Avoiding chemical imbalance

Posted by Boeing on 19/02/13
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The aviation industry supports balanced and thoughtful regulation of chemicals—with a goal of across-the-board public safety. As the Competitiveness  Council meets today, with Europe’s REACH regulations on the agenda, the industry hopes it will keep in mind that balanced approach. The EU REACH (short for review, evaluation, and authorization of chemicals) regulation came into force in 2005. The aviation sector supports its overall goals, but it has some concerns about potential bans on substances that have critical use in aerospace often with safety implications.

Chemicals, like chromates for example, prevent corrosion and wear on aircraft fuselages and components. Many of these products are essential to aviation safety—indeed, their use is necessary for airlines and aerospace firms to certify compliance with the safety agencies’ requirements.

In some cases, these products have no viable near-term replacement. Boeing and other industry partners are engaged in intense research to find next-generation agents, but there is currently no single product that can replace the full usefulness of these chemicals. And even if a replacement were to become available soon, it would need to be fully tested and certified for safety and phased in slowly in order to be compatible with aircraft already in service.

It will be important therefore that the Commission and the Competitiveness Council consider the specific situation of aerospace in the REACH process. These chemicals are absolutely necessary for safety, and more coordination and dialogue with industry and the safety authorities are necessary to prevent deeply adverse effects on the competitiveness of European airlines and aerospace firms.  A balanced approach to chemical safety will take the bigger picture into consideration.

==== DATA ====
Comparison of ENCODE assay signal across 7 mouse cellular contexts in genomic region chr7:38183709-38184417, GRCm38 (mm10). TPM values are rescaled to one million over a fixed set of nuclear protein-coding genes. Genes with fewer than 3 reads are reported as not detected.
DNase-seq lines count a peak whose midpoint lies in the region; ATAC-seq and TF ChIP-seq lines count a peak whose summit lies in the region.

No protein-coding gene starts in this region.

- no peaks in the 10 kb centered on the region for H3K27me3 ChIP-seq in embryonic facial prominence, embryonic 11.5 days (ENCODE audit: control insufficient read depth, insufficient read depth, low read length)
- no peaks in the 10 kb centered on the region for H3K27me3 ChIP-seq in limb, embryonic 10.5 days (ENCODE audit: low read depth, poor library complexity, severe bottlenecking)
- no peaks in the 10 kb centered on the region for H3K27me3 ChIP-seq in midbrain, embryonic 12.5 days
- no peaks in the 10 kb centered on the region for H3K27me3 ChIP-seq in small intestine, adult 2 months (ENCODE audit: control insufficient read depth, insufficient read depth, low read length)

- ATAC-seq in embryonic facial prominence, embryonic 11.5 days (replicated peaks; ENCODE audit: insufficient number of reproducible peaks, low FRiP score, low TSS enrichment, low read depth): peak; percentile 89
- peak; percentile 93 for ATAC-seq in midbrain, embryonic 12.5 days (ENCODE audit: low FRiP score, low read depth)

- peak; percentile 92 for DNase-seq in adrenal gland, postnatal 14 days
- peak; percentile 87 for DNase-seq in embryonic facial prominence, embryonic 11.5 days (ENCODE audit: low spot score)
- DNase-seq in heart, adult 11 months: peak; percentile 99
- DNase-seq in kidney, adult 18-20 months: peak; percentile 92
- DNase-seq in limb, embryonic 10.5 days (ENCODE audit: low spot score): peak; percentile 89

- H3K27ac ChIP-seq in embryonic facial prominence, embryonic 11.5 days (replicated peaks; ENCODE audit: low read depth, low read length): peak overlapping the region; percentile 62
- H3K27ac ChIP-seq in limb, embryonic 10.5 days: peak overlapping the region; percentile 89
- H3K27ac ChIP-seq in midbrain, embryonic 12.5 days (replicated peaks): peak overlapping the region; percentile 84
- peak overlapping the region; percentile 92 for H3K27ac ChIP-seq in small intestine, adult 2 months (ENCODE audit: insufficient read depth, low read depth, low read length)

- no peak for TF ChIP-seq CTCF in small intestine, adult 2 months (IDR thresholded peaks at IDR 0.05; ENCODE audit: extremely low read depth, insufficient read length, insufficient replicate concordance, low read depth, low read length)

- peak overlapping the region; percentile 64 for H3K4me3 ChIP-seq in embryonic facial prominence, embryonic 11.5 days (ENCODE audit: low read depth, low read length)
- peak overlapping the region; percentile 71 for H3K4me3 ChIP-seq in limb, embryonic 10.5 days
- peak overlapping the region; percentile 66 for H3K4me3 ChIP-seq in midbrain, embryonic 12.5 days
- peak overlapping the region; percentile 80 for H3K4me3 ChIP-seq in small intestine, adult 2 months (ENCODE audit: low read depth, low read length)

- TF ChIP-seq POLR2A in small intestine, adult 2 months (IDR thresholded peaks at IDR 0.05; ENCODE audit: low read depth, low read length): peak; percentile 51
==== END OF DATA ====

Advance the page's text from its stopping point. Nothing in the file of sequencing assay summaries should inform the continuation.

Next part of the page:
One Response to Avoiding chemical imbalance »»

  1. Comment by Geert Sciot | 2013/02/20 at 10:51:12

    The Association of European Airlines issued a Press Release on the Reach regulation and its very negative impact on the aviation industry. You can find our statement, that was issued last Monday, herunder:

    18 February 2013

    REACH LEGISLATION: AVIATION SAFETY CONCERNS NEED TO BE TAKEN INTO ACCOUNT
    The European airline maintenance industry will be heavily affected unless the
    The Association of European Airlines (AEA) regrets the fact that the Commission’s general report underestimates the negative impact of REACH on downstream users of chemicals such as the airline industry.
    AEA supports the general objectives of REACH with regard to the safe use of chemicals. However, the aviation maintenance industry makes substantial use of chemicals, including so-called Substances of Very High Concern (SVHC), to fulfil stringent aviation safety requirements specified by the European Aviation Safety Agency (EASA). Despite many years of research, no viable alternatives are on the horizon which would substitute them.
    The recent proposals would result in administrative burden, huge bureaucratic costs and potential supply chain disruptions for the airline industry. Moreover, regarding environment and worker protection the proposals would provide no added value since the industry already has introduced the necessary measures in these areas. The proposals would also jeopardise the competitiveness of the European industry: since the legislation would only refer to the EU, aircraft operators will be incentivised to move their activities to non-EU countries.
    “REACH is another unfortunate example of EU legislation that undermines the competiveness of the European airline industry”, said Mr Athar Husain Khan, acting Secretary General of AEA. “We therefore call the European policy-makers together with the European Chemicals Agency (ECHA) to formally involve the European Aviation Safety Agency in REACH-related consultations in order to find a viable solution for this problem”


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